I don't even know where you get this idea from. I don't recall it in any of Ayn Rand's books, and I have read most of them. Rand's bete noire was the idea of altruism, that you should sacrifice for the good of the collective. That, to Rand, was the ultimate evil, the self-sacrifice of one's own self-interest for the interests of others, particularly if that interest isn't motivated by anything other than selfish desires for unearned gain. That any individual should place himself voluntarily into the position of a slave was anathema to Rand. And that is the ultimate idea behind the notion that we exist "to serve others".

    If you did it as an extension of your own self-interest, then Rand wouldn't have a problem with it. It's when it becomes a "higher good" to serve others than to serve yourself that it becomes servitude. And I'm guessing that your volunteer and charity work came after you had worked to provide yourself with a home, food, clothes, and a disposable income suitable for a decent life. You didn't sacrifice your self-interest to volunteer.

    Authoritarianism comes in when people decide others ought to volunteer. Bill Clinton famously said he thought volunteerism ought to be made compulsory. Well, guess what? That's not voluntarism, that's slavery.


    I can't speak to "today's Objectivism" because I'm not involved in the group or movement, but the idea that Objectivism itself is a force for harm is nonsense. By calling on all people to act in their own best interests, by defending and upholding the individual as the highest, greatest good, by defending and upholding the principles of capitalism as the only economic system that is compatible with freedom and individual rights, Objectivism is a force for great good, perhaps the only philosophical force in the world that is.
     
  23. ibshambat

    ibshambat Well-Known Member

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    Some good effort has been made by Nature Conservancy, which uses private donations to buy some stretches of land to save it from logging. There was also a photographer who restored a huge forest over several years.




    "abuse excellence, suppress passion and genius, condemn originality and individuality" - that is something I've seen done the most in conservative, not liberal, societies.

    Capitalism precedes Protestant Christianity by thousands of years. What made contemporary capitalism work was science and technology. Otherwise capitalism would have remained an exchange of basic goods at the level it was in Medieval Persia.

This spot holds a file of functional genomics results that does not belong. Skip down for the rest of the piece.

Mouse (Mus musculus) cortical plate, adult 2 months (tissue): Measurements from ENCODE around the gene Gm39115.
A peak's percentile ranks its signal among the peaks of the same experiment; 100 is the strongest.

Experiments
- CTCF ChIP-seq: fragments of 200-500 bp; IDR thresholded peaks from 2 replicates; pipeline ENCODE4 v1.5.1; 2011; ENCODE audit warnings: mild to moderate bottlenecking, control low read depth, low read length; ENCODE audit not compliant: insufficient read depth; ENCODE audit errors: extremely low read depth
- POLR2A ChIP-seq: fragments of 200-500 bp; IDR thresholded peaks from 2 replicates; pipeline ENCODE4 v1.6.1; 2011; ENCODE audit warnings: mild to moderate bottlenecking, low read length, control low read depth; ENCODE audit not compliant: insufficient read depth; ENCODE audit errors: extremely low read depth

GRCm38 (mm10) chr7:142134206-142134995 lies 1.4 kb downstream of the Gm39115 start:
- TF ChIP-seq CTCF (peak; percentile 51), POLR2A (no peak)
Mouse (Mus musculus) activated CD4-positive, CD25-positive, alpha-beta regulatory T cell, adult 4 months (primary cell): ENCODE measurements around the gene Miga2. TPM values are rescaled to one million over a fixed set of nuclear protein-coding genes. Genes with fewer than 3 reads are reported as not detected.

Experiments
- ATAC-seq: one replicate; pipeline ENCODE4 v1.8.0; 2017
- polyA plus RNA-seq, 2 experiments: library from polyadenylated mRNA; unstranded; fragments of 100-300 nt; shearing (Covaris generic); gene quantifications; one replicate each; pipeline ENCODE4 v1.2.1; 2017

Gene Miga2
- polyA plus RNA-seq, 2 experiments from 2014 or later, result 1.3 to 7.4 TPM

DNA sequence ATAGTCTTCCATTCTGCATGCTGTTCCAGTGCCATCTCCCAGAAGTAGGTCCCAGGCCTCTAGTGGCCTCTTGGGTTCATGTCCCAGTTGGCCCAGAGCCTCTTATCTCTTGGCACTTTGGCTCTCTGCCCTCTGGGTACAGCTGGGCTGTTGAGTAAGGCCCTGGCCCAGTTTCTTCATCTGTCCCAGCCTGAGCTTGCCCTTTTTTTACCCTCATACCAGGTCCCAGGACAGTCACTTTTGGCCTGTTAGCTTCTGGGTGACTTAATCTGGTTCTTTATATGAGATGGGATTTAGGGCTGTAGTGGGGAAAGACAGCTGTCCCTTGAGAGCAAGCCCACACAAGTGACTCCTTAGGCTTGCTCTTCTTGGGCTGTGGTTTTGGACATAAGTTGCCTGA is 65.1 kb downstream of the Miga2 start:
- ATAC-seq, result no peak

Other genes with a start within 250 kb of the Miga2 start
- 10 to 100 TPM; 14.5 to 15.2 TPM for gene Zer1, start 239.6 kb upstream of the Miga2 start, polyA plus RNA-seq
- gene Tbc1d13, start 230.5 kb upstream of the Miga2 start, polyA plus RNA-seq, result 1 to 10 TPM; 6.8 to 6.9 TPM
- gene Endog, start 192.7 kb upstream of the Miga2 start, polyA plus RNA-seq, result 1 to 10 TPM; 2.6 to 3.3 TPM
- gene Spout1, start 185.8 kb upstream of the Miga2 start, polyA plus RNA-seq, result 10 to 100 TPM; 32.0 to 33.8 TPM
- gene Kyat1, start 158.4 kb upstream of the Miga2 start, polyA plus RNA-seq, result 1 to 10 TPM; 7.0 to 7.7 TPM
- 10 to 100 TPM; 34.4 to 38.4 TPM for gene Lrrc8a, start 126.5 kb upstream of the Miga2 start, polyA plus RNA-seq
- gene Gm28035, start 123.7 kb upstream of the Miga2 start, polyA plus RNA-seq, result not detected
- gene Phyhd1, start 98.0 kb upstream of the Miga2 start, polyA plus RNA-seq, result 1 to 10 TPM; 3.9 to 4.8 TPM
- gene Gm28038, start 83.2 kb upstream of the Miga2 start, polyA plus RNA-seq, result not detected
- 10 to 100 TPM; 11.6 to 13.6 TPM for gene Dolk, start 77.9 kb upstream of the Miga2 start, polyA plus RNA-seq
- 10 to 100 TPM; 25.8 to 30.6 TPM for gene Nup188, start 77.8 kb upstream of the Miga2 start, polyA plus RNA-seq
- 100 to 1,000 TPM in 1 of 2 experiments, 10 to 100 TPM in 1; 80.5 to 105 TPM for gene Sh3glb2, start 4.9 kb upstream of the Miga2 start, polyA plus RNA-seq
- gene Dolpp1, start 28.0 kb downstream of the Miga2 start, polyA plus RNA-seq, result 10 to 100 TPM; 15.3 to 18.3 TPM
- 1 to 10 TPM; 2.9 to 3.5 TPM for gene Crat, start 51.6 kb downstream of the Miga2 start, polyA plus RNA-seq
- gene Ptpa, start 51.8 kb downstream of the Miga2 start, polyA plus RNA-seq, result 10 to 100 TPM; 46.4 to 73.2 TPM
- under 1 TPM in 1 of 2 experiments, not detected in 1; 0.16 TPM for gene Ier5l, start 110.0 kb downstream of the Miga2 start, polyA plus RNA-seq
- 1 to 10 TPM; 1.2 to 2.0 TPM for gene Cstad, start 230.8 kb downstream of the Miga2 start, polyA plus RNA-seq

This reminds me of a joke. A woman tells her husband in bed, "I just want you to hold me. You are not in touch enough with my emotional needs as a woman for me to satisfy your sexual needs as a man. I just wish you loved me for who I am rather than what I can do for you in bed." Next day he takes her to lunch, then he takes her to a clothes shop. She gets a bunch of clothes, and at the checkout he says, "I just want you to hold these. You are not enough in touch with my financial needs as a man for me to satisfy your shopping needs as a woman. I just wish you loved me for who I am rather than what I can buy for you."



    I do it because I like the work that the Salvation Army does, and I like to do something that benefits their organization. I do sacrifice my time there.
     
  24. xwsmithx

    xwsmithx Well-Known Member

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    I support the work The Nature Conservancy does, although it's been years since I could subscribe to their magazine, or National Wildlife.

    I think you're misusing the terms "conservative" and "liberal" here. I was using them to refer to capitalist and socialist systems. You're using them to mean repressive and free. Yes, repressive places like Saudi Arabia are not good for the rise of talented individuals, but then neither are socialist paradises like North Korea. Only conservative (i.e., capitalist and free) countries like the US, the rest of the Anglosphere, northwestern Europe, and Japan and South Korea allow for the full development of extraordinary individuals.

    I think you're misusing the term "capitalism" here. The system you're referring to is "barter", and it was very primitive. Capitalism requires a) currency, and b) the ability to accumulate funds for projects too large for any one person to pull off alone (i.e., capital). The predominant economic system adhered to by most countries up until the 1700s was mercantilism, the attempt to accumulate as much wealth as possible within the country as measured by how much GOLD (or other precious commodities) they could gather. To that end, only those who were authorized by the government were allowed to be in business. Small itinerant merchants might be allowed to come and go as they pleased, but larger operations or anyone engaged in an economically significant occupation would have to be granted a charter by the government. This is not capitalism but state authorized monopoly or oligopoly. Capitalism and Protestantism did indeed rise hand in hand, and John Calvin had a lot to do with that.
     
    Last edited: Feb 17, 2019
  25. fmw

    fmw Well-Known Member

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    What sense is there is debating beliefs? They are personal.